(Host) All this week, Vermont Public Radio is examining the future of education in Vermont – from the factors driving school budgets up to different ways to pay for education.
The head of the Senate Education committee, Franklin senator Don Collins, is sponsoring a bill that he believes will help slow down budget increases in the future.
Collins says the legislation will likely emerge as one of his committee’s top priorities for the session.
VPR’s Bob Kinzel reports:
(Kinzel) When lawmakers passed Act 68 several years ago, they included a provision in the bill to discourage towns from spending far above the per student statewide average.
Here’s how it works. Originally if a town’s per pupil expenditure exceeded the statewide average by more than 35% a penalty provision kicked in. For every dollar the town spent above this threshold, it had to send an additional dollar to the state.
Gradually the penalty threshold has been reduced. It now kicks in when spending is 25% above the statewide average.
Senator Collins wants to lower the threshold even further. Gradually, over the next few years he gradually wants it to apply when per pupil spending exceeds 15% of the statewide average.
Currently 8 towns pay the penalty because their spending is above the 25% threshold. When Collins’ plan is fully implemented at the 15% level 81 towns would face the penalty.
Collins is a school board member in Swanton. He says he likes this approach because most local school officials are familiar with the concept.
(Collins) “I find that they’re very aware of these caps. They call them penalties. You can use whatever term you want. But I think that because people are familiar with these and what they need to do if they don’t want to go over these excessive spending provisions and what type of tough decisions they make, I think that that’s an advantage. The other advantage to me is that it creates a discussion at the local level where it should be made.”
(Kinzel) Collins says his plan doesn’t prohibit additional spending at the local level but it does discourage it:
(Collins) “There’s nothing wrong with a community saying, These are provisions. These are penalties.’ But in our town we are not going to use them as a measure of how we fund our schools. And in that case all they have to do is inform their public or convince their public that they’re willing to pay more money to have the programs that would push them over the cap. Nobody’s saying they can’t go over it. What we’re saying – if you do, then it’s going to be a little painful.”
(Kinzel) If his plan is implemented, Collins thinks it will cause local schools to conduct an annual review of all their programs.
(Collins) “I think it’s getting many schools where I want to see them go. And that is that they look at each program, each year – not how much are we going to increase it, but do we need it? How much is it costing us? And make decisions based on programs expenditures, what’s best for youth, what’s best bang for the dollar.”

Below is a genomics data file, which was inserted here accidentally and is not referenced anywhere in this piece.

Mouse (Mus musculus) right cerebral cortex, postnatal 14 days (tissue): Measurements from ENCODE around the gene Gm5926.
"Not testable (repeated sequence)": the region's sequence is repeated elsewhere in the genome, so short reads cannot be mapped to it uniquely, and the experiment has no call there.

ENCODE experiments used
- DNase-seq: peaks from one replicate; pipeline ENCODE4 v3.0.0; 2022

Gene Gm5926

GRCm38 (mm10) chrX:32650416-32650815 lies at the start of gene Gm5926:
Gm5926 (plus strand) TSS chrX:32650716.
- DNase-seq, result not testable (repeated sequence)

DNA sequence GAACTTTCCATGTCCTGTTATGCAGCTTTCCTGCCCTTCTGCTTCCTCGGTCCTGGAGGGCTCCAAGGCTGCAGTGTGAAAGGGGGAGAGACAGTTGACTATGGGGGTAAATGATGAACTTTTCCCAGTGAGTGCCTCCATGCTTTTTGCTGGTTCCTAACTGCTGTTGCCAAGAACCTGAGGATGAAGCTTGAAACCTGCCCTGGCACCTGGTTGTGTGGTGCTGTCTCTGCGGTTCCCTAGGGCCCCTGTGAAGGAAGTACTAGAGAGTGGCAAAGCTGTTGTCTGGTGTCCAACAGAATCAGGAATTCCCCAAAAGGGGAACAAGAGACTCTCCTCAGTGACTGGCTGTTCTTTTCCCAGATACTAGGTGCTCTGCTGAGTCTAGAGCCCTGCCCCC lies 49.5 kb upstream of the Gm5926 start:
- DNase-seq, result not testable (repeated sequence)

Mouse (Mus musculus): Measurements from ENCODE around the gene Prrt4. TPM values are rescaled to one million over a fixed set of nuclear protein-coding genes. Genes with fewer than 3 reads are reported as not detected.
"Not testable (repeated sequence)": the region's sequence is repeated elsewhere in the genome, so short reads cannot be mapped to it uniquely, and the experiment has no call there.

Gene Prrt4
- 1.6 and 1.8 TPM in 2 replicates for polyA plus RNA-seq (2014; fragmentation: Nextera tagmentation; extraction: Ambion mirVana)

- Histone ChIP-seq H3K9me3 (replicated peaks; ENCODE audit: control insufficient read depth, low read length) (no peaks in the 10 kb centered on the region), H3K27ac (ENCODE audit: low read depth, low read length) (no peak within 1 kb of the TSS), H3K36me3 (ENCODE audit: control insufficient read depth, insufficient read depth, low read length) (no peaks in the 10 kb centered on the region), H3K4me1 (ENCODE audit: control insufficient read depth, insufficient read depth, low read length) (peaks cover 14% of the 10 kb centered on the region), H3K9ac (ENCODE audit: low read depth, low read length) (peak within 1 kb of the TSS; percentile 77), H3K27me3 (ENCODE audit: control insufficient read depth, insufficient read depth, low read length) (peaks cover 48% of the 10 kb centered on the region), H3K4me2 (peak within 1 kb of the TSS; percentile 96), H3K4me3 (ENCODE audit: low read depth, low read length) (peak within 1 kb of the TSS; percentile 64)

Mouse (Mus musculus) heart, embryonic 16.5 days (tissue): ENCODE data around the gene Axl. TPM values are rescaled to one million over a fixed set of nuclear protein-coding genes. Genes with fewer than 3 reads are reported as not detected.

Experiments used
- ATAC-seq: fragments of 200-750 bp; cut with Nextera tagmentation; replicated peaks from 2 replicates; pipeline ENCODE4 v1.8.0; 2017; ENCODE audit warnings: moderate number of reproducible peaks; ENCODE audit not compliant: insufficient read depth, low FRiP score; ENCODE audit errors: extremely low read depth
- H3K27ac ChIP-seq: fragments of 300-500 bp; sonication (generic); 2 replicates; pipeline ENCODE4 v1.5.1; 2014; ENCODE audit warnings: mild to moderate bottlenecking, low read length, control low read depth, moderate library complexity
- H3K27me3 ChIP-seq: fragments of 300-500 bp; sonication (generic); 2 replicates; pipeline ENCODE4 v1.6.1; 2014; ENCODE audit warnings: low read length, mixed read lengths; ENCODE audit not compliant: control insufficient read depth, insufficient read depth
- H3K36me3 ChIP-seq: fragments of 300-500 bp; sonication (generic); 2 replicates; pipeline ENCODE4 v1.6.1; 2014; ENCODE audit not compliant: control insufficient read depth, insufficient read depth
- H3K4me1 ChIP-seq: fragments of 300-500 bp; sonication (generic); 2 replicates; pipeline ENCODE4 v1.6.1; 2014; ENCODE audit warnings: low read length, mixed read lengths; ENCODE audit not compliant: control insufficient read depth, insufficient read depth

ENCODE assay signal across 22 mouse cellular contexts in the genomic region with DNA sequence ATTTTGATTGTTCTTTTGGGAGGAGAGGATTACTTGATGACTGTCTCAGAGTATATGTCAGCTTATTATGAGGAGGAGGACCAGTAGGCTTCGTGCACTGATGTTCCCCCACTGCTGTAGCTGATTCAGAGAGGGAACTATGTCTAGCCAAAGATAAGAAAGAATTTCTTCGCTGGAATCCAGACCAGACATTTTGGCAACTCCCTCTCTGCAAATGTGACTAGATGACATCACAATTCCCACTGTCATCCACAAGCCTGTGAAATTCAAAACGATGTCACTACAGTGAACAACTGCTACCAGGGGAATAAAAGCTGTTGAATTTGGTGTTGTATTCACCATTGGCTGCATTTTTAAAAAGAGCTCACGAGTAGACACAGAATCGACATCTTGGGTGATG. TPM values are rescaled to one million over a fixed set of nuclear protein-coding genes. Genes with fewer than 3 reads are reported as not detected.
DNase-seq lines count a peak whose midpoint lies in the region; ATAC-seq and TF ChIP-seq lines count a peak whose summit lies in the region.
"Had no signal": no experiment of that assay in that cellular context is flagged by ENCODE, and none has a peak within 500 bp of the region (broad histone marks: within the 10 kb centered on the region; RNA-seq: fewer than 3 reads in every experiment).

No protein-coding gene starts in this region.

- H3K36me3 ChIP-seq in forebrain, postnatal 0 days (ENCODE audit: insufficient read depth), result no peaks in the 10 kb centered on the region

(Kinzel) The Vermont School Boards Association has a lot of concerns about the Collins plan.
John Nelson is the executive director of the group.
(Nelson) “The problem is that in this day and age when you struggle with this kind of a cap or threshold you’re going to end up cutting some programs or making some cuts that are going to be very difficult. And so it’s another one of these methodologies that doesn’t take into account what the reasons might be for increasing spending or what their reasons might be for coming close to the threshold.”
(Kinzel) Nelson thinks it’s a mistake to consider any cost cutting plans until more is known about the factors that are driving up school budgets.
(Nelson) “In some sense we’re putting the cart before the horse when we look at these kinds of solutions. We really need to consider a larger picture about what is causing costs to go up. The role of schools is expanding and while the role of the schools expands we say, well we’re spending too much on schools.'”
(Kinzel) Nelson says he prefers the Collins approach to the governor’s plan to cap local school spending at roughly 3.5% because it gives local school officials more flexibility in designing their budgets.
For Vermont Public Radio I’m Bob Kinzel in Montpelier.
Note:You can join Bob Kinzel for one or both programs on the Future of Education. The first program on Tuesday night at Burr and Burton Academy focuses on the costs of education. The second program on Thursday night at the Capitol Plaza Hotel considers how to pay for it. Live broadcasts start at 7:00, a reception for the studio audience starts at 5:30 in both locations. The programs are free. Make your reservation online.